Incorporating ESG risks and opportunities
At Impax we use ESG analysis as one step of our rigorous investment process to identify the providers of solutions to the pressing environmental problems we face as a result of population growth, changing demographics and increasing consumption. This approach could be categorised as thematic ESG investing, and it can be particularly successful when applied to under-researched mid- and small-cap companies.
There is also another responsible investment strategy – impact investing that is gaining traction as an allocation style, particularly within the wealth market, as families and younger inheritors of wealth seek to align their investments with their values. We have three strategies across listed equities, as well as renewable power generation and sustainable property in real assets which tend to appeal to this growing audience. Our investment process directs capital towards companies and/or real assets with quantifiable environmental benefits, in addition to financial returns.
Listed equity products have been slow to adopt a sophisticated approach to positive impact measurement and typically look only at ESG risk mitigation, whether through negative screening or incorporating aspects of ESG strategies. Impax is one of the first take the language and quantitative evidence of positive impact investing to a listed equity strategy. The first step in our investment process is to establish that a company generates at least 20 per cent of its revenues from environmental market exposure (on average across the portfolio this is currently around 60 to 80 per cent). It is this pure play approach that delivers a truly differentiated portfolio and enables measurement of the positive environmental impact. Such an assessment allows us to demonstrate to our investors the real-world positive environmental outcomes of our investment decisions, and track progress over time.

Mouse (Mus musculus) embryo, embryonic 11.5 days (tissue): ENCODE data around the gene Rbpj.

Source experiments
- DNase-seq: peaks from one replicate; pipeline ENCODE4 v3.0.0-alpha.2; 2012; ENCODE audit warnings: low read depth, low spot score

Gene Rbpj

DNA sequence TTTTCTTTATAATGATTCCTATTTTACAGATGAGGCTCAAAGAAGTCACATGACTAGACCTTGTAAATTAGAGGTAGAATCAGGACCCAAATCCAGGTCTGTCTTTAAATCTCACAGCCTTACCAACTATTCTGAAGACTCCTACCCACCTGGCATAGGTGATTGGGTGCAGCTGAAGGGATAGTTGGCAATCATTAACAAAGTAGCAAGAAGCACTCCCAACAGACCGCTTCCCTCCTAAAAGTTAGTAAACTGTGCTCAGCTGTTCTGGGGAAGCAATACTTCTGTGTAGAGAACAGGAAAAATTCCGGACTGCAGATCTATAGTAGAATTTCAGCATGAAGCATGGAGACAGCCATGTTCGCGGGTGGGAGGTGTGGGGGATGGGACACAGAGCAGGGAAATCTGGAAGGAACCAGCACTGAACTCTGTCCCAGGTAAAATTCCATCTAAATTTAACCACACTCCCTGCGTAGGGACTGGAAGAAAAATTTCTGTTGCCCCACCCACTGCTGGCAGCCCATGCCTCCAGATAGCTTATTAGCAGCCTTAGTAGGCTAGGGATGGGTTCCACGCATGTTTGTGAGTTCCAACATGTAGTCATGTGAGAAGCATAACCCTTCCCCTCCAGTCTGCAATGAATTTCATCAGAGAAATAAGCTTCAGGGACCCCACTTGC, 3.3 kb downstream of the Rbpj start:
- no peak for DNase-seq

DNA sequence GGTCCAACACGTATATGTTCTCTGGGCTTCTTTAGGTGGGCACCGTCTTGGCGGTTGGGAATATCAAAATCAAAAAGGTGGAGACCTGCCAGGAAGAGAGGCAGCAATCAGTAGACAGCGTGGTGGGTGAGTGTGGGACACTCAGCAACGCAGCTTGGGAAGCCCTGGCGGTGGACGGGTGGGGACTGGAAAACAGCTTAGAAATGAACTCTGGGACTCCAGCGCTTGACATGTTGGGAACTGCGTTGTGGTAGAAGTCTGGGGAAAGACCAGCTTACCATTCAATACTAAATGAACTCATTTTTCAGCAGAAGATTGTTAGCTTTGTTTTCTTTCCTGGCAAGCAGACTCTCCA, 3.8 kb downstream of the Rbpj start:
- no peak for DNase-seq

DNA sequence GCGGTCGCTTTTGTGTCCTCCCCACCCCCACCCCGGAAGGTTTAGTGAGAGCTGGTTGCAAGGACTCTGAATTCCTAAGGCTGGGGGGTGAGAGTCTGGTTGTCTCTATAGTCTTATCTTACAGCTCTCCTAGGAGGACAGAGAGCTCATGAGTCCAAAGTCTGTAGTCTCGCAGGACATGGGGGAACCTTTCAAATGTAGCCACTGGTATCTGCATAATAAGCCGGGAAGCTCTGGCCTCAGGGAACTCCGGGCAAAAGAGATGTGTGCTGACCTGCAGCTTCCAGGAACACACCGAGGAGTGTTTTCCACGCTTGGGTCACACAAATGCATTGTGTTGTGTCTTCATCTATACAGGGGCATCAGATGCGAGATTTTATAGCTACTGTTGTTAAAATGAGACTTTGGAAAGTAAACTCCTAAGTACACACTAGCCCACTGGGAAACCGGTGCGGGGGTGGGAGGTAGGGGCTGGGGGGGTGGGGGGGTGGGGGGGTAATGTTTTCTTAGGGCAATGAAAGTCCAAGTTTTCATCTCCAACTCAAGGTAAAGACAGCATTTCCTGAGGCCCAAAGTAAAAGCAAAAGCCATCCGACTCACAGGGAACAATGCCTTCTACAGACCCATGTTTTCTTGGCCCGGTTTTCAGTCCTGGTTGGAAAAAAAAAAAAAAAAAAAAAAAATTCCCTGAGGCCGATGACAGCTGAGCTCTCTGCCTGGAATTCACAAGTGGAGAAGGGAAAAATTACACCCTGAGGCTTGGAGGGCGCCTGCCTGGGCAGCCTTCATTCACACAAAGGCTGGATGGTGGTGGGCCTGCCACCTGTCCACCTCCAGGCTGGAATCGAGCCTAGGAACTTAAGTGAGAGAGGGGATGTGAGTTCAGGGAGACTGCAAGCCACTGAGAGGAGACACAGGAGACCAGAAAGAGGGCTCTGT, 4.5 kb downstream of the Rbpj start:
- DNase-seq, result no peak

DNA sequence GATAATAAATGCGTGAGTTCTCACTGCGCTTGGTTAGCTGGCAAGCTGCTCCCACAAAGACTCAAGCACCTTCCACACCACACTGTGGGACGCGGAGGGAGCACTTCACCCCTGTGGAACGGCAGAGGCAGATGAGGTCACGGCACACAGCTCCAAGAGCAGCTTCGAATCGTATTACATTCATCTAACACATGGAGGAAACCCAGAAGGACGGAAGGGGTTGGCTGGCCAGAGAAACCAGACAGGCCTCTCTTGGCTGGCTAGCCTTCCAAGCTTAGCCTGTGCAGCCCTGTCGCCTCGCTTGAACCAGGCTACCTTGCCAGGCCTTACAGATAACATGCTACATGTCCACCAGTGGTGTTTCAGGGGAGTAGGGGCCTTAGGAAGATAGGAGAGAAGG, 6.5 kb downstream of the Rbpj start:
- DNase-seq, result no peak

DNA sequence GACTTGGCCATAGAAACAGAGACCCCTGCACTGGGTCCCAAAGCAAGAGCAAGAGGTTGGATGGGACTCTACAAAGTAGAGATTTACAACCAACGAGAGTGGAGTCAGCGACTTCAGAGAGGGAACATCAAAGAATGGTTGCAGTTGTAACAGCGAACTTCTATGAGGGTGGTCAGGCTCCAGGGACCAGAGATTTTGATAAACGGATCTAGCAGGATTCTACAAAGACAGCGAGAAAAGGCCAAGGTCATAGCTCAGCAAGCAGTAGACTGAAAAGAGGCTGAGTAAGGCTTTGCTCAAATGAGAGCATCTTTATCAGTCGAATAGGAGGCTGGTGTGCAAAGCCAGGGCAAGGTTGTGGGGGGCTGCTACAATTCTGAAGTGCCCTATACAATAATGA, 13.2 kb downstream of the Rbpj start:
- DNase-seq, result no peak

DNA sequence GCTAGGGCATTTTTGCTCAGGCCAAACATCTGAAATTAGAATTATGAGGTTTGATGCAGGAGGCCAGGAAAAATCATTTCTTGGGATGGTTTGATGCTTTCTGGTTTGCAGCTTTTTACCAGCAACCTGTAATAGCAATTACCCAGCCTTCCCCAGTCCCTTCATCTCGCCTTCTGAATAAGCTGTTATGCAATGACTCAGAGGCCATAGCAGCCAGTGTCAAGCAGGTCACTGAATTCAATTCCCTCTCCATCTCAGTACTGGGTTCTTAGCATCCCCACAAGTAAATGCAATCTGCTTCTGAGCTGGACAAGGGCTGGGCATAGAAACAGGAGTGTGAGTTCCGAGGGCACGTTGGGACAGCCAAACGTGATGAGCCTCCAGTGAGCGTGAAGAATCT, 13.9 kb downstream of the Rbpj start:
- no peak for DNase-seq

[We also see a growing number of investors are considering measuring impact, encouraged by the launch in 2015 of the UN Sustainable Development Goals (SDGs), 17 objectives to tackle global social, environmental and development challenges. However, because the SDGs are broad in scope – one metric is for job creation, for example – there is a risk that some investors will seek to claim that business-as-usual investing has helped deliver against the SDGs. We think that such claims should be met with scepticism: intention is as important as outcome for investors claiming to be impact investors.]
So much for defining our terms. What does all this mean for investment performance? For ethical investing, the calculation is clear: restricting the size of the investible universe increases the volatility of returns compared with the broader market. For ESG integration, however, our experience and the emerging academic consensus is that investing responsibly need not sacrifice returns and, in the majority of cases, and particularly over the longer term, integrating ESG factors provides investors with additional information and insight, helping them to outperform.
Written By Lisa Beauvilian, Head of Sustainability & ESG, Director
Lisa joined Impax in 2010 and is responsible for environmental policy and legislation investment research and non-financial or Environment, Social and Governance (ESG) analysis.
She started working in the financial industry in 1999 and previously worked as Executive Director in the Investment Management Division of Goldman Sachs International. Lisa has also worked as an independent consultant focusing on environmental policy research and analysis. She is a Trustee at the International Institute of Environment and Development (“IIED”). Lisa has an MSc in Environment and Development from the London School of Economics and an MSc in Finance from the Hanken School of Economics in Finland.
How Going Green Can Save A Company Money
What is going green?
Going green means to live life in a way that is environmentally friendly for an entire population. It is the conservation of energy, water, and air. Going green means using products and resources that will not contaminate or pollute the air. It means being educated and well informed about the surroundings, and how to best protect them. It means recycling products that may not be biodegradable. Companies, as well as people, that adhere to going green can help to ensure a safer life for humanity.
The first step in going green